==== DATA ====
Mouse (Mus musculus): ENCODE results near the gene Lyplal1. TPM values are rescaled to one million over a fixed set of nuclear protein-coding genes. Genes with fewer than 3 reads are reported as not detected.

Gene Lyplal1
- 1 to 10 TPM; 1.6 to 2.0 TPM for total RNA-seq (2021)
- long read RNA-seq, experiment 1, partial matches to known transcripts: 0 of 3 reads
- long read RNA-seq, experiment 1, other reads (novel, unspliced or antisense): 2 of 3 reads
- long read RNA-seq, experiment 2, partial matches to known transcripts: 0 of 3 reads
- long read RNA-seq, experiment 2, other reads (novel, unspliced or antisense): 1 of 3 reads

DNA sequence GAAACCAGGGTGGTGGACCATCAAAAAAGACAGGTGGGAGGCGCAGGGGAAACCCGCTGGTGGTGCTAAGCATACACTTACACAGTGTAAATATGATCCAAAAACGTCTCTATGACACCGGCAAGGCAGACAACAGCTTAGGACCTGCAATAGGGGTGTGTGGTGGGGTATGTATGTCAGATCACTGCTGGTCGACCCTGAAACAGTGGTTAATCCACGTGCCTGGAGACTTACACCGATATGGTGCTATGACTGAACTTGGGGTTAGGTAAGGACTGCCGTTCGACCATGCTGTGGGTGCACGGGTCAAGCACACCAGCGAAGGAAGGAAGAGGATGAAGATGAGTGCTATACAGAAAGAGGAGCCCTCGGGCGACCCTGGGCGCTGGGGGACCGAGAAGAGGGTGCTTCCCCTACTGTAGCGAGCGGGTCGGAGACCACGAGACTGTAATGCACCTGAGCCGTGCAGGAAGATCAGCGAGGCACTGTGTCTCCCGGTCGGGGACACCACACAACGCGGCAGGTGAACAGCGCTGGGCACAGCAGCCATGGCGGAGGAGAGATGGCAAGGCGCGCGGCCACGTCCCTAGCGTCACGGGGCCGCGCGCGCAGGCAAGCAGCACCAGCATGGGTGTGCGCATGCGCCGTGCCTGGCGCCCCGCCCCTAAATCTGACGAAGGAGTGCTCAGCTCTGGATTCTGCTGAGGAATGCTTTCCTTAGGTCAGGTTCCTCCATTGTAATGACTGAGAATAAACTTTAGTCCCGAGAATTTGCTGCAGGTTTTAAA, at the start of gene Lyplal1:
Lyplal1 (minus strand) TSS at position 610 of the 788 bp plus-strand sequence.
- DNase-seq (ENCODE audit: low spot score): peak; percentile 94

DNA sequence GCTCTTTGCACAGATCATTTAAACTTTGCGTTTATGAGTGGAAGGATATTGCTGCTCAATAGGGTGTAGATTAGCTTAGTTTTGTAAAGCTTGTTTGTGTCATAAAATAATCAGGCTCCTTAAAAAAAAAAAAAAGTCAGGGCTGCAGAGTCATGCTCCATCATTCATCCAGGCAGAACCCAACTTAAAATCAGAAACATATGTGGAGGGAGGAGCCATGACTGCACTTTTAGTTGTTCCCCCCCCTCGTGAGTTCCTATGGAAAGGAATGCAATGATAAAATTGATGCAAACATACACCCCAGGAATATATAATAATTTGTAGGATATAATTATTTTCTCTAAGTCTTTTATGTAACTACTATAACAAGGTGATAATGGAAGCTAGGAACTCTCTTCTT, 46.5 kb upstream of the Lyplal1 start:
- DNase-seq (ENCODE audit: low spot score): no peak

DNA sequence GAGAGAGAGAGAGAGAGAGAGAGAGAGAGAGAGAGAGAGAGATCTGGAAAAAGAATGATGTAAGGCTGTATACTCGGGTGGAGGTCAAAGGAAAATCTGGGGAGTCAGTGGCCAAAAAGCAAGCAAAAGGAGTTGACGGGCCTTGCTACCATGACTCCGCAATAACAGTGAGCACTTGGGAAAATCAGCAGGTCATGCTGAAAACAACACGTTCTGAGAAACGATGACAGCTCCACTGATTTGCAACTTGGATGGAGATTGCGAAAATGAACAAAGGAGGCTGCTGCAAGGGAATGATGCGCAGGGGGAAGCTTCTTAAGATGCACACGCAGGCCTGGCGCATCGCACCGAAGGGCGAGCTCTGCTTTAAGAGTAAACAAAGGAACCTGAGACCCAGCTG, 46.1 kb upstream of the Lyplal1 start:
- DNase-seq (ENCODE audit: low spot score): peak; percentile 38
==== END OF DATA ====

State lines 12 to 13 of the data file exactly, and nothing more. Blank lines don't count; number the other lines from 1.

- DNase-seq (ENCODE audit: low spot score): no peak

DNA sequence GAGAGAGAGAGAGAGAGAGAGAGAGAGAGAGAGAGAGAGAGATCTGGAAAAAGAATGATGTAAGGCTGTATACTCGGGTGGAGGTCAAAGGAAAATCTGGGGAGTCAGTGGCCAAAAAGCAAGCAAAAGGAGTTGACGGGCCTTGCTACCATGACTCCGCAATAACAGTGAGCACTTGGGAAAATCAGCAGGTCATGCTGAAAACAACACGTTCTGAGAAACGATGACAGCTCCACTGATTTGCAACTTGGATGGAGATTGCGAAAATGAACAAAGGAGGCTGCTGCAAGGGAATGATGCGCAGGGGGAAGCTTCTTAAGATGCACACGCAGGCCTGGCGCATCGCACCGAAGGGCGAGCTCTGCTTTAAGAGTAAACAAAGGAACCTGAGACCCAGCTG, 46.1 kb upstream of the Lyplal1 start: